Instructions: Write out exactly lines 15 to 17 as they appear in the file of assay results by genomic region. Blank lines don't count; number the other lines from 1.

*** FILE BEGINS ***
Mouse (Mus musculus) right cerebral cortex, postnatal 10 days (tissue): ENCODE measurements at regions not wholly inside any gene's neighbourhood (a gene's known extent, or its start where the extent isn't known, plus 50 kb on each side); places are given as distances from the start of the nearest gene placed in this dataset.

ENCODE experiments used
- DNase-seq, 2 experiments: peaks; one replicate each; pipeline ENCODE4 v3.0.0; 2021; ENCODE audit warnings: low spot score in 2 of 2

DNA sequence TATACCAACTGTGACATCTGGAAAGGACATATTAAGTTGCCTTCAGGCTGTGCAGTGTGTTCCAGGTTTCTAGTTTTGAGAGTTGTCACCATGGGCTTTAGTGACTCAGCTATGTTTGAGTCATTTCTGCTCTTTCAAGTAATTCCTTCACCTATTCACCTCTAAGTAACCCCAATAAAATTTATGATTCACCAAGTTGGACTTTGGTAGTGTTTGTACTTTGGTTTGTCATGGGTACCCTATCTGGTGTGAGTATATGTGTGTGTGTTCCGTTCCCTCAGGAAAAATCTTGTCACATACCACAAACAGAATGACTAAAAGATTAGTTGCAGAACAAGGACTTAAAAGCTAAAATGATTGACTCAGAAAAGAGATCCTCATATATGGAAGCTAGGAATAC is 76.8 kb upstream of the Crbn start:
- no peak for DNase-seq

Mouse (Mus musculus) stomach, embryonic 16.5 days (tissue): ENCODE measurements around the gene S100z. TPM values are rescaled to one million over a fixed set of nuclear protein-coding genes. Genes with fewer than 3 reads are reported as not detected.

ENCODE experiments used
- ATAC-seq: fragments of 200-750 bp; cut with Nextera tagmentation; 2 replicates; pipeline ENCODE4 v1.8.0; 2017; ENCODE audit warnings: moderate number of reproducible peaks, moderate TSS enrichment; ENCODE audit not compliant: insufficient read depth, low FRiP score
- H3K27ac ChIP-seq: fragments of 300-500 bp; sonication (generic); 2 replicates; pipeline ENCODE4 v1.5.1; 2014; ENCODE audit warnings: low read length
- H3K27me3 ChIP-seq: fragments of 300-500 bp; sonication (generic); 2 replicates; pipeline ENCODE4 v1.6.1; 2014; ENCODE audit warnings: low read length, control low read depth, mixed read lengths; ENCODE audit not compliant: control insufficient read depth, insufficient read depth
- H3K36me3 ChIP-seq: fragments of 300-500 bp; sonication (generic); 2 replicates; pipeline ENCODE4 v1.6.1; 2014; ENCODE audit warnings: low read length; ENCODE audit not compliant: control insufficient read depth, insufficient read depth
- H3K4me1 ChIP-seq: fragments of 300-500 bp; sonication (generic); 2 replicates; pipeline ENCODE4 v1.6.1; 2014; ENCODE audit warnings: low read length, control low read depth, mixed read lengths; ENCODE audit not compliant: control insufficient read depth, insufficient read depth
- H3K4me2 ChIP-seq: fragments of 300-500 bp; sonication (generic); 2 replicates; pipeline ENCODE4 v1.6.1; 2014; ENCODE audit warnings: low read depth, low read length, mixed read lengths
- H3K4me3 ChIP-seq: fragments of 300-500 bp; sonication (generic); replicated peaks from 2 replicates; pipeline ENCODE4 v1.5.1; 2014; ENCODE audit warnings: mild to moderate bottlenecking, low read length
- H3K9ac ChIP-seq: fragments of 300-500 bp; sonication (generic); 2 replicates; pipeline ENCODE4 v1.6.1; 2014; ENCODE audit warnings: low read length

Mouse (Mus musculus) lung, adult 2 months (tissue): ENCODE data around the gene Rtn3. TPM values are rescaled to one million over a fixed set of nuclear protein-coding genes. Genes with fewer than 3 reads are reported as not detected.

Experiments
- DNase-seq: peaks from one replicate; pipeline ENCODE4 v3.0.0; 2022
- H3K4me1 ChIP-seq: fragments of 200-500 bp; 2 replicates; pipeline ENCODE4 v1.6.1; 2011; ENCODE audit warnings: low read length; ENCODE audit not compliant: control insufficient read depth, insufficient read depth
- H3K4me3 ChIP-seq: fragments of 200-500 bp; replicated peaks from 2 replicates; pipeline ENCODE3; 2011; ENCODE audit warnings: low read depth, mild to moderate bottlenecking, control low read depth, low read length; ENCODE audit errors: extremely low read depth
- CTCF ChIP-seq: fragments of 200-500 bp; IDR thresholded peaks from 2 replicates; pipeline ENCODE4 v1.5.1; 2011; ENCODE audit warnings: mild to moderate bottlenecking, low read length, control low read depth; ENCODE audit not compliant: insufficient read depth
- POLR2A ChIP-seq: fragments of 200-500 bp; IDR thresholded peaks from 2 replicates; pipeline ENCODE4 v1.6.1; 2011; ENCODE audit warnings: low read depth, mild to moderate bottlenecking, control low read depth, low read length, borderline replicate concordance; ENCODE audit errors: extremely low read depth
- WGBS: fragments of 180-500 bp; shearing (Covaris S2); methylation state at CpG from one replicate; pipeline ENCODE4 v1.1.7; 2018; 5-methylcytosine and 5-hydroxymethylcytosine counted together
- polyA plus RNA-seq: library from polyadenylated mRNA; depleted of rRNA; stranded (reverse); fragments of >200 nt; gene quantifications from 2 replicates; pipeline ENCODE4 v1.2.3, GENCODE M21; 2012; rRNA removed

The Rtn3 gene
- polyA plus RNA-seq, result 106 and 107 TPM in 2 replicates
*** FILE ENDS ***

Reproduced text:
- H3K9ac ChIP-seq: fragments of 300-500 bp; sonication (generic); 2 replicates; pipeline ENCODE4 v1.6.1; 2014; ENCODE audit warnings: low read length

Mouse (Mus musculus) lung, adult 2 months (tissue): ENCODE data around the gene Rtn3. TPM values are rescaled to one million over a fixed set of nuclear protein-coding genes. Genes with fewer than 3 reads are reported as not detected.

Experiments